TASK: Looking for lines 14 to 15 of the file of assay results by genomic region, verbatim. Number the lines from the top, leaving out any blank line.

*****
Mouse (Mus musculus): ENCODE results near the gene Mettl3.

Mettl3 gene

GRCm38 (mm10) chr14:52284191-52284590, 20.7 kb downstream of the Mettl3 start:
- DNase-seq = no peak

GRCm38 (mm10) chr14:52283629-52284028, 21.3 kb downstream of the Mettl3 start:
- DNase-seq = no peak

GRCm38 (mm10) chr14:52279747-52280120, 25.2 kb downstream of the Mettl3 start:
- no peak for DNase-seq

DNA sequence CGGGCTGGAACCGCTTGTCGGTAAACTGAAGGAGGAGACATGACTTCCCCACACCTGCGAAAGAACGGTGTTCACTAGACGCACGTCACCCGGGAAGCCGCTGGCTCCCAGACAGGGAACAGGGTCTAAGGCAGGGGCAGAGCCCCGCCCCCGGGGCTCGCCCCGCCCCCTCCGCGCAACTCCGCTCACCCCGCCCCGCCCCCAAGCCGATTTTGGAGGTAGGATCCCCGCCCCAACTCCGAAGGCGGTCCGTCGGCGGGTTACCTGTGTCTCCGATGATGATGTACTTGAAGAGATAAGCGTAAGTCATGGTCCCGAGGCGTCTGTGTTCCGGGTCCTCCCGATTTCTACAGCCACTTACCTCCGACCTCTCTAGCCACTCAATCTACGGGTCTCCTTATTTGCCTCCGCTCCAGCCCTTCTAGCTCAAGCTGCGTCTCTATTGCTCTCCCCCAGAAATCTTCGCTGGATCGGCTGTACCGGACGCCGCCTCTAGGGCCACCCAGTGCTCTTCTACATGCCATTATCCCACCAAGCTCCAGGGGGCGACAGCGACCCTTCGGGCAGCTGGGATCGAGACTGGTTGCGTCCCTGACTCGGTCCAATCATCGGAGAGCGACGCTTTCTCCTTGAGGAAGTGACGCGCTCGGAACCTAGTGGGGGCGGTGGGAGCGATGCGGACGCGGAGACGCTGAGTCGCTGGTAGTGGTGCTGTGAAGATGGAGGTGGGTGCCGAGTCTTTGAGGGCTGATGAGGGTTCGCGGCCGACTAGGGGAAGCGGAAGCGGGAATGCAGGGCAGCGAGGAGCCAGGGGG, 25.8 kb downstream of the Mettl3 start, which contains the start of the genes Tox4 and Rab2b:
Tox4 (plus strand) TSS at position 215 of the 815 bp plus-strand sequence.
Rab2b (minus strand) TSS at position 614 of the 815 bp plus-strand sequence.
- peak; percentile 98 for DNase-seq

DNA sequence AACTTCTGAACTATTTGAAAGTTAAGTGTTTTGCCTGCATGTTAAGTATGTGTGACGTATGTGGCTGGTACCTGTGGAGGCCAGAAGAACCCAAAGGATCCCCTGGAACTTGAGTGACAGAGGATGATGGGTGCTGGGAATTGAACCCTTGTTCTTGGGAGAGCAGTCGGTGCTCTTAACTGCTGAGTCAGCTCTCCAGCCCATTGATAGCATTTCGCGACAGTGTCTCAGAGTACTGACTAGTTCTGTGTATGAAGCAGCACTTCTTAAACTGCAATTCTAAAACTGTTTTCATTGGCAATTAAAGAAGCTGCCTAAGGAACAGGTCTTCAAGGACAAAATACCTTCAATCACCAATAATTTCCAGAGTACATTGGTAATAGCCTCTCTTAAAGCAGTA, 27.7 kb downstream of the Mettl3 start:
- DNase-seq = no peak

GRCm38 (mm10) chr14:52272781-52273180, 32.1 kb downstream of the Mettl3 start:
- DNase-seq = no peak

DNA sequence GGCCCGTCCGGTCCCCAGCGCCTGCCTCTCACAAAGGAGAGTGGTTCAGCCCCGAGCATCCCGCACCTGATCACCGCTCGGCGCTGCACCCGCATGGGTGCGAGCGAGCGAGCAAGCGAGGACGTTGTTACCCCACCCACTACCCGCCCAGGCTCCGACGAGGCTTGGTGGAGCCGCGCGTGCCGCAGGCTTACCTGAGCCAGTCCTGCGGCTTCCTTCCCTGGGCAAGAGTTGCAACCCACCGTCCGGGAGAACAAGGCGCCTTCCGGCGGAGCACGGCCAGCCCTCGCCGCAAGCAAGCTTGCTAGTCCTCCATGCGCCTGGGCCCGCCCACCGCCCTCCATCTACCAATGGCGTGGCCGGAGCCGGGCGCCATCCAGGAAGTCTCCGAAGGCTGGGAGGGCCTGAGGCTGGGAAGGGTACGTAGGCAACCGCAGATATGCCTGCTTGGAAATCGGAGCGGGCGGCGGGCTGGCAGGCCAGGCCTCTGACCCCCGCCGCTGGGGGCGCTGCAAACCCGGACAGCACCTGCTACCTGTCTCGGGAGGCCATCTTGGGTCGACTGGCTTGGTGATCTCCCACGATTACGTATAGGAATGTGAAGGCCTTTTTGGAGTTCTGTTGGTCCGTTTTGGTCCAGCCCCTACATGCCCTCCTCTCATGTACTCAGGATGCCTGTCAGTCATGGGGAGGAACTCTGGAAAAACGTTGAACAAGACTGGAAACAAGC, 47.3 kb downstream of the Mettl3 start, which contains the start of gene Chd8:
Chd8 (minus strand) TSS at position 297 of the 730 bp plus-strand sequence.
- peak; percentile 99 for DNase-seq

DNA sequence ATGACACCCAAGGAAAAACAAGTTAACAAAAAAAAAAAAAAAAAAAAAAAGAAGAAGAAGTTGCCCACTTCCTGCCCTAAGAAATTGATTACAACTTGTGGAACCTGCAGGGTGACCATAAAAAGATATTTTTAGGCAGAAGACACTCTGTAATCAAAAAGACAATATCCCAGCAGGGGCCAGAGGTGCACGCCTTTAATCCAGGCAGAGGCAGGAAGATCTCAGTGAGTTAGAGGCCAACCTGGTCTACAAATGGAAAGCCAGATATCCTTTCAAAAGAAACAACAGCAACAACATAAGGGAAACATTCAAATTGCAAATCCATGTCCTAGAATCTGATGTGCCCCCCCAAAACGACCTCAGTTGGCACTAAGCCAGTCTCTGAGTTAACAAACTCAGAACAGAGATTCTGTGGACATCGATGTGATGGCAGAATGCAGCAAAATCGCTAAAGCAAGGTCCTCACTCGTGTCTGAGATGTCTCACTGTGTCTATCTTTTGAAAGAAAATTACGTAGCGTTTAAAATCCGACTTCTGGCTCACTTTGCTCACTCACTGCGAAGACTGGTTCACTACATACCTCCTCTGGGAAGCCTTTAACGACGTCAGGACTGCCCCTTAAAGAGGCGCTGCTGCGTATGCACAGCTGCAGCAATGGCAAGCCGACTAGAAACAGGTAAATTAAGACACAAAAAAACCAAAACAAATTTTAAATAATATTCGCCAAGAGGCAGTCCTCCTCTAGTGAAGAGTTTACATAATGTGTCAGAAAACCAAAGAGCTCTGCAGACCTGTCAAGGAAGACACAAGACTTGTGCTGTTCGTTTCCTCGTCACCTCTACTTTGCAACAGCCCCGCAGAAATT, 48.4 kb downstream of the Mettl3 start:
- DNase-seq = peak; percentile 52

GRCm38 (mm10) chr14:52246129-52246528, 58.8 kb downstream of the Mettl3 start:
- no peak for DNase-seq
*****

- DNase-seq = no peak

GRCm38 (mm10) chr14:52272781-52273180, 32.1 kb downstream of the Mettl3 start: